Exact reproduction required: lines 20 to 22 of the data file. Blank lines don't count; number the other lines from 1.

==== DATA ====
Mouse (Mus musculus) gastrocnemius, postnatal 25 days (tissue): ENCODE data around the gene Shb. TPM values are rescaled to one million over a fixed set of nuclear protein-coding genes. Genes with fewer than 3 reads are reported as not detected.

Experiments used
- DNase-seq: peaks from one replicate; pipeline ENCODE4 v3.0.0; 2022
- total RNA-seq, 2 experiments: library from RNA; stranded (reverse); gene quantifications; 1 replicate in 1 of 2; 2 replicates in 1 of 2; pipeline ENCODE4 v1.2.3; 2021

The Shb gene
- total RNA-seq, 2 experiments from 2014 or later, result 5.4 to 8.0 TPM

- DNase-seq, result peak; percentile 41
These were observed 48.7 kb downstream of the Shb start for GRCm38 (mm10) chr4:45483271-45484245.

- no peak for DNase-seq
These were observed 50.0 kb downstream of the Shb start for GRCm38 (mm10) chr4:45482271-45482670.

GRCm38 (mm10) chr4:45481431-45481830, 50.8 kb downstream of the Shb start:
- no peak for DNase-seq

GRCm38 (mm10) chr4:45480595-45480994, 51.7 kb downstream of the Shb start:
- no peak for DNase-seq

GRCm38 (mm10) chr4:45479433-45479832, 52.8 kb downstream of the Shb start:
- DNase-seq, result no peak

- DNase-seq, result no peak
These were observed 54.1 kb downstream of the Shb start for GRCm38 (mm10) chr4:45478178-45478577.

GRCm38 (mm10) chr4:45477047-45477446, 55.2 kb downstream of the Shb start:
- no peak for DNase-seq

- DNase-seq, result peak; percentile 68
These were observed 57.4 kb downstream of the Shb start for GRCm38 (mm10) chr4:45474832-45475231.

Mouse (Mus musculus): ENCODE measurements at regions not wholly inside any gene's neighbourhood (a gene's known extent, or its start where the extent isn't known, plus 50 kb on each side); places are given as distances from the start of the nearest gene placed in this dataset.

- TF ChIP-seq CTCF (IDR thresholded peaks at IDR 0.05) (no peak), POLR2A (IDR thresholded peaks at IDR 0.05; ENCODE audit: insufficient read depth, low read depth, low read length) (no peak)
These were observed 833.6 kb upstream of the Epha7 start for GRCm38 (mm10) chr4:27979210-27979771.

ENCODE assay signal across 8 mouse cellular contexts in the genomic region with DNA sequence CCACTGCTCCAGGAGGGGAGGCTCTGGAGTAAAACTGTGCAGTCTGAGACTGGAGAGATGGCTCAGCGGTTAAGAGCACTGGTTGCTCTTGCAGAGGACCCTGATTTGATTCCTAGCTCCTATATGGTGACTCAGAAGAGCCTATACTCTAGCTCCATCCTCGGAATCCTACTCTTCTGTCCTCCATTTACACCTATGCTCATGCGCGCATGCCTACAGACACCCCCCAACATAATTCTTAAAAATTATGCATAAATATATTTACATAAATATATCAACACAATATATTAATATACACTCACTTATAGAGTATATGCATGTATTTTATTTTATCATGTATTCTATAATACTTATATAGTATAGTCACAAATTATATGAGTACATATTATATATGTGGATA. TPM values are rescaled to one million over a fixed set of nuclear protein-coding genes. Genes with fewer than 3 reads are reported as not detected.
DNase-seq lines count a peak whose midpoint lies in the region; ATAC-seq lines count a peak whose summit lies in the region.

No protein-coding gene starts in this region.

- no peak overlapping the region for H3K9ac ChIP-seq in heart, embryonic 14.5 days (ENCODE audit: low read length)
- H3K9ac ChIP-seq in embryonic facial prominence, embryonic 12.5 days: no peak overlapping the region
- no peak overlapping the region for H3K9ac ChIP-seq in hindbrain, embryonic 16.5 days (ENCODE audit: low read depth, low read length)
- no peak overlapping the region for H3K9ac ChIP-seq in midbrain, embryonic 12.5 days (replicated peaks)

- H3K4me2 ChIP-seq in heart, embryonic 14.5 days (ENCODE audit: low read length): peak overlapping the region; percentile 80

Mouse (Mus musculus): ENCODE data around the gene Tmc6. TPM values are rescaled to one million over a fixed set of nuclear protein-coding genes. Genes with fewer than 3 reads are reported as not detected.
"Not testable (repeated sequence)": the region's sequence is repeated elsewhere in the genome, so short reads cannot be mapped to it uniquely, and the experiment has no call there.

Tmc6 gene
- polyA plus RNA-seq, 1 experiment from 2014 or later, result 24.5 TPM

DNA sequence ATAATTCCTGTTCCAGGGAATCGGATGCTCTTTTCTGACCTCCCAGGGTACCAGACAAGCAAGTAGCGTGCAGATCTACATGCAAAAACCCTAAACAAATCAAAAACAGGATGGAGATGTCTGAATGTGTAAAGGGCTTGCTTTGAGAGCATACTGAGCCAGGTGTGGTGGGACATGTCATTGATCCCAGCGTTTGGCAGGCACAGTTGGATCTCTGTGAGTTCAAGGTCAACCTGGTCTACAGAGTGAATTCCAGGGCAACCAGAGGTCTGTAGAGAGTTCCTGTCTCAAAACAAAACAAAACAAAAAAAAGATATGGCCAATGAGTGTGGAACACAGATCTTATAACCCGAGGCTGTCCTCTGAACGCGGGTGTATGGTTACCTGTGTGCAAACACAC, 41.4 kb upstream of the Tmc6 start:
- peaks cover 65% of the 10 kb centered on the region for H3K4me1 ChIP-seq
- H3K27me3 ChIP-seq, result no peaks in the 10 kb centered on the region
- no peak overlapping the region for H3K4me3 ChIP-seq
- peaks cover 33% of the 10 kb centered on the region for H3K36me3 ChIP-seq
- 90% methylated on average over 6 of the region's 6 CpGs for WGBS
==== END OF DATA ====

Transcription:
- no peak for DNase-seq

- DNase-seq, result peak; percentile 68
These were observed 57.4 kb downstream of the Shb start for GRCm38 (mm10) chr4:45474832-45475231.